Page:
Writing & Rhetoric

Writing & Rhetoric


Writing That Gets Things Done

The Department of Writing & Rhetoric is a particularly exciting place to be. The Writing half of our name emphasizes the finer points of process, craft, and delivery, offering multiple opportunities for practice, feedback, and guidance. The Rhetoric half stresses the always situational and often public nature of our work, be it professional, academic, or technical. Together, Writing & Rhetoric is writing that gets things done: it is writing with consequences. In all that we do – our teaching and learning, our research and scholarship, our outreach and service – we balance these two important elements.

Created in 1979, The College Writing Program became an independent academic unit in 2003 and was re-named the Department of Writing & Rhetoric in 2010. The B.A. degree in Writing & Rhetoric, established in 2006, was one of the first of its kind and offers experiential learning as well as client-based writing opportunities. Serving over 3,500 students per year, the department offers several courses that fulfill general education requirements for all URI students. Some of our most popular courses include Travel Writing, Writing Culture, and Writing in Electronic Environments.

Join us. We look forward to working with you.

Featured Course for Spring 2017

WRT 388: Proposal Writing for Clients

WRT 388 is an experiential learning course focused on writing proposals and grants in response to specific requests for proposals (RFPs) designed by an actual client (local corporation or non-profit). Authentic workplace writing; teamwork required. Taught jointly by a URI instructor and a professional proposal writer employed by IGT (International Game Technology). Students enrolled in the course are eligible to apply for a paid summer internship with IGT. (Lecture, 3 credit hours.)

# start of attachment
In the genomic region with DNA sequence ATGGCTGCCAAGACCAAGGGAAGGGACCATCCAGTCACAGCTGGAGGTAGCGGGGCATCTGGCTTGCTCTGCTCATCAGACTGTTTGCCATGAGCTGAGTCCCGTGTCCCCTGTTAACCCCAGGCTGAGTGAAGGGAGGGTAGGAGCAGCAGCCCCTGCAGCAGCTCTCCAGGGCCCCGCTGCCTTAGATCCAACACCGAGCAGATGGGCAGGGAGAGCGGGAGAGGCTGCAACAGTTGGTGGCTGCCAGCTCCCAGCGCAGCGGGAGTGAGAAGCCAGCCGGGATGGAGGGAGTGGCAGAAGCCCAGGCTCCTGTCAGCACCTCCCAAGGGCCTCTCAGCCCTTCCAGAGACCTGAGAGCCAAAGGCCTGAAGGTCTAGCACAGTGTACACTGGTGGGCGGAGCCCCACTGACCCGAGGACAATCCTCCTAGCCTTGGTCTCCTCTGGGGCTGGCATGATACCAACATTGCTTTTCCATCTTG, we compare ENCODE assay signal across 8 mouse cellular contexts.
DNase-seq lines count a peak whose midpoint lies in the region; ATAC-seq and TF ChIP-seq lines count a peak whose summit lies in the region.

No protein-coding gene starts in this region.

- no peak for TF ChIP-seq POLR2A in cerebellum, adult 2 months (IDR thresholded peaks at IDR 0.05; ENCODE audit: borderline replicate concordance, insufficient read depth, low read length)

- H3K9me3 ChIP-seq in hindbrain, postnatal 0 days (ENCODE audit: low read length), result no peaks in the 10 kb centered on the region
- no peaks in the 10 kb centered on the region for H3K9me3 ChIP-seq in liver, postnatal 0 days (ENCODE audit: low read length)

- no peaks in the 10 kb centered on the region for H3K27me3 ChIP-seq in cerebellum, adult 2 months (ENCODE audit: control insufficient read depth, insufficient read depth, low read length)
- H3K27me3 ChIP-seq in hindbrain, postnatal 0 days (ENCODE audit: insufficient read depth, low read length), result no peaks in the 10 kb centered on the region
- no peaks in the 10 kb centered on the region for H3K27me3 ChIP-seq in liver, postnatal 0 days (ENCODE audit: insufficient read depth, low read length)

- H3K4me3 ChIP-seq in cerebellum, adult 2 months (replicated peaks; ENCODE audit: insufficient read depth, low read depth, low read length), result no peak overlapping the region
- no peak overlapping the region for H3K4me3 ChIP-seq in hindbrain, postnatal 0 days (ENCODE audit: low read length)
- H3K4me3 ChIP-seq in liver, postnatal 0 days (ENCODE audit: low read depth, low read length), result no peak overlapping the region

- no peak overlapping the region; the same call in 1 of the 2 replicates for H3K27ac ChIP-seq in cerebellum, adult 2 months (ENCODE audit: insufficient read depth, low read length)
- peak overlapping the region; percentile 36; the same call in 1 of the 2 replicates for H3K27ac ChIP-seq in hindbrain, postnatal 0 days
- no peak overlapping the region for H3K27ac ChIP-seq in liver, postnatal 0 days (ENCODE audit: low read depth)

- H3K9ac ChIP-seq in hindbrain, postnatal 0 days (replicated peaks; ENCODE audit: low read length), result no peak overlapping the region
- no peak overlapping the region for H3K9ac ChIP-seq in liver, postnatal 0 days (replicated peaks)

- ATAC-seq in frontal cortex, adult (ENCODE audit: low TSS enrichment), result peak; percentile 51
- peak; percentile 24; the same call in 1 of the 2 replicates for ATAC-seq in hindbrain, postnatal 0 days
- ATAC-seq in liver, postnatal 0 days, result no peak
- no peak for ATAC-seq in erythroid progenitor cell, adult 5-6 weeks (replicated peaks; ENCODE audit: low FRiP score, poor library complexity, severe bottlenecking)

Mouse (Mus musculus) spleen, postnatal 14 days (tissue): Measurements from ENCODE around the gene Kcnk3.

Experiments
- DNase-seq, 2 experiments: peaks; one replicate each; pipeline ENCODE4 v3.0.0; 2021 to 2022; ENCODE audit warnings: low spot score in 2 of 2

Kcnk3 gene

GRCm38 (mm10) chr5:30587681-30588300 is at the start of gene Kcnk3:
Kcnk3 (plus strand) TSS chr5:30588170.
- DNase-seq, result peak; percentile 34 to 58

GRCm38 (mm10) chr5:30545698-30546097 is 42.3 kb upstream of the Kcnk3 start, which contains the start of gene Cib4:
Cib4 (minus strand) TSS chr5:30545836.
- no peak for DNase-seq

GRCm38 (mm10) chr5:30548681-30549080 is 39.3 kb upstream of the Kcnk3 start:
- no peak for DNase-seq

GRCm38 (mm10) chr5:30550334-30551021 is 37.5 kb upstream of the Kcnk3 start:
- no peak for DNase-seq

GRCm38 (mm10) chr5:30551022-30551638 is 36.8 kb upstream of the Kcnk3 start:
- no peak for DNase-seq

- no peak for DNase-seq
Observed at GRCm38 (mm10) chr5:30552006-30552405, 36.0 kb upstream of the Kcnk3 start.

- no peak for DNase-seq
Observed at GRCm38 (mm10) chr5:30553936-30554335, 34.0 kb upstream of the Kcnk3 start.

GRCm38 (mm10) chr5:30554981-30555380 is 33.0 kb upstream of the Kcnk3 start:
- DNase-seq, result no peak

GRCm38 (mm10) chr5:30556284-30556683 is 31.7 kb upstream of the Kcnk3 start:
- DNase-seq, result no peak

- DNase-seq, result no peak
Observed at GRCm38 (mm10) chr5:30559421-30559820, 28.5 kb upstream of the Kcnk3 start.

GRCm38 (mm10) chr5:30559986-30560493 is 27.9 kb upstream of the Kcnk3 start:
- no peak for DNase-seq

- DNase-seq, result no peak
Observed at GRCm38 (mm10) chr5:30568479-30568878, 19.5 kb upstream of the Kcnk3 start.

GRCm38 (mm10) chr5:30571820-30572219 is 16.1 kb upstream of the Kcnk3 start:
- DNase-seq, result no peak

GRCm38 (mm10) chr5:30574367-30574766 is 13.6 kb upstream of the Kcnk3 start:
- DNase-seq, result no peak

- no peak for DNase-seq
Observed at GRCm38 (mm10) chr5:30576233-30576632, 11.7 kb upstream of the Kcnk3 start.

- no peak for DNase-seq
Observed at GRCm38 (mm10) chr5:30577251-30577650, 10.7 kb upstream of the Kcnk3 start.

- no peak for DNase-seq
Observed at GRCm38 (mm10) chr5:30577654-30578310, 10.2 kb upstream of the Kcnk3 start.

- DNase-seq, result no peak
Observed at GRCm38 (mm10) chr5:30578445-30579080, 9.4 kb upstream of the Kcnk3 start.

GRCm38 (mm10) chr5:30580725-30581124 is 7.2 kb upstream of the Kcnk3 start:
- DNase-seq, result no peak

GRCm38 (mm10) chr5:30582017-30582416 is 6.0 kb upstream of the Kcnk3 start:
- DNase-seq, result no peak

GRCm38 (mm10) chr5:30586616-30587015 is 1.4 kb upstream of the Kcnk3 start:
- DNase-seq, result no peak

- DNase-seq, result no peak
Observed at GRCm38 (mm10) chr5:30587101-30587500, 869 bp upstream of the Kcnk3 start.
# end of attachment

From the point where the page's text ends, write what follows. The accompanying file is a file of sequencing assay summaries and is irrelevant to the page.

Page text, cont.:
Attention All Majors!

The Linda K. Shamoon Scholarship for Public Writing is awarded annually in the spring to a student who has successfully engaged the public through a writing project. The amount of the award varies, but past winners have received $300. Faculty nominate students for their outstanding work in public writing. While those who complete WRT303 (Public Writing) are automatically good candidates for this award, it can also be awarded to students in other courses who meet the below criteria.

“An award for a sophomore or junior who is committed to public writing/community action and who has a deep understanding of rhetoric as a social good. This student will have demonstrated a willingness to go outside of the classroom and use his or her writing to change actual rules, ordinances, or laws.”